A fun exercise to try when you’ve run out of design solutions: set Futura Heavy Oblique knockout on bright red – maybe Pantone Red 032. Then take said layout and share it with a colleague, casually asking, “Does this design resemble anything you recognize?”
Design students are fairly educated today, but there was a time when some of us spent our nights in studio, cutting letters, and an occasional finger, with X-Acto blades. The result being, Art History 101 didn’t serve as well as a source for design inspiration as it served a practical time for sleep. In response to Futura Heavy Oblique resembling anything, very few could answer with the correct response, which is, “oh yeah, that looks just like a piece by the Barbara Kruger. Your layout is a complete knockoff of the artist who referenced advertising and leveraged design to make bold, graphic statements about feminism, struggle, and power in the 80’s. Didn’t you go to art school?” That’s the response you should be looking for, of course.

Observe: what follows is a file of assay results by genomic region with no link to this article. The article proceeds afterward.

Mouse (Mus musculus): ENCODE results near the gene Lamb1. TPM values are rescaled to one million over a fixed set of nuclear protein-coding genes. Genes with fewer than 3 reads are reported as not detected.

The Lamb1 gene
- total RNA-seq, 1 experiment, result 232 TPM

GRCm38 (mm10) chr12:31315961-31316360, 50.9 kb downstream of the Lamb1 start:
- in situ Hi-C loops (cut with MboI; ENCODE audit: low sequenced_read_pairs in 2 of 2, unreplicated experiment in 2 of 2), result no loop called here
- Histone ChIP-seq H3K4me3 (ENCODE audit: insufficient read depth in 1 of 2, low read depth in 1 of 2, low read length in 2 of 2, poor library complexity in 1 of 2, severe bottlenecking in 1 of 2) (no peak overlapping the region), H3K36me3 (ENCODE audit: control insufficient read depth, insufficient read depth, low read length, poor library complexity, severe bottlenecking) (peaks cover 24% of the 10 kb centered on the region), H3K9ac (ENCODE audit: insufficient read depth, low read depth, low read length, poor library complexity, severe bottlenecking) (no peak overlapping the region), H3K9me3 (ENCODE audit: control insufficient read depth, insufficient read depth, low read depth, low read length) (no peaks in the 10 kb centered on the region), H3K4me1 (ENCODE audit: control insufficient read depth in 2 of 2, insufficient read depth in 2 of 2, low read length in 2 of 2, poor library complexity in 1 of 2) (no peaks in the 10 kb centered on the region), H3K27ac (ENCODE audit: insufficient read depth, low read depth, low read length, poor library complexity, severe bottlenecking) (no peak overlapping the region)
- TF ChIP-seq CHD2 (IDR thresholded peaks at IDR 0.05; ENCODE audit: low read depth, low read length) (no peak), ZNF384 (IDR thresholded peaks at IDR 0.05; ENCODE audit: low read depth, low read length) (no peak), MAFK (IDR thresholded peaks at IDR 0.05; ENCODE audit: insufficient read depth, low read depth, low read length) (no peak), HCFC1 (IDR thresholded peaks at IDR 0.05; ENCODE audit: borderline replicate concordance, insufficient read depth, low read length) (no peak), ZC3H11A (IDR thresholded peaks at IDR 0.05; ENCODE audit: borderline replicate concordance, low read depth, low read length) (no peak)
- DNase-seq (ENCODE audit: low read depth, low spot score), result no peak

Instead, you might get a response like, “it kind of looks like that ‘Obey’ guy, what’s his name?” To which, its actually appropriate to lose your mind. Calmly explain, oh, you mean Shepard Fairey? I love his reference to 1920’s Russian Constructivist movement, though I tend to view his work more from a purely illustrative standpoint than with any deeper design motivation. The Russians really had a great handle on typography, didn’t they? By the way, did you notice that knockout type on the bold red background? Maybe don’t be quite so snooty.
Perhaps bring the conversation full circle with brief explanation of post-modernism and use of Appropriation in art. It’s okay to copy, even steal, from artists. But know who you are stealing from, so that you can reference them in conversation. At the very least, always acknowledge Barbara Kruger if you are going to set Future Heavy Oblique knockout on a bar of red. Having launched a sophisticated discussion and debate about design and history, consider the exercise a success.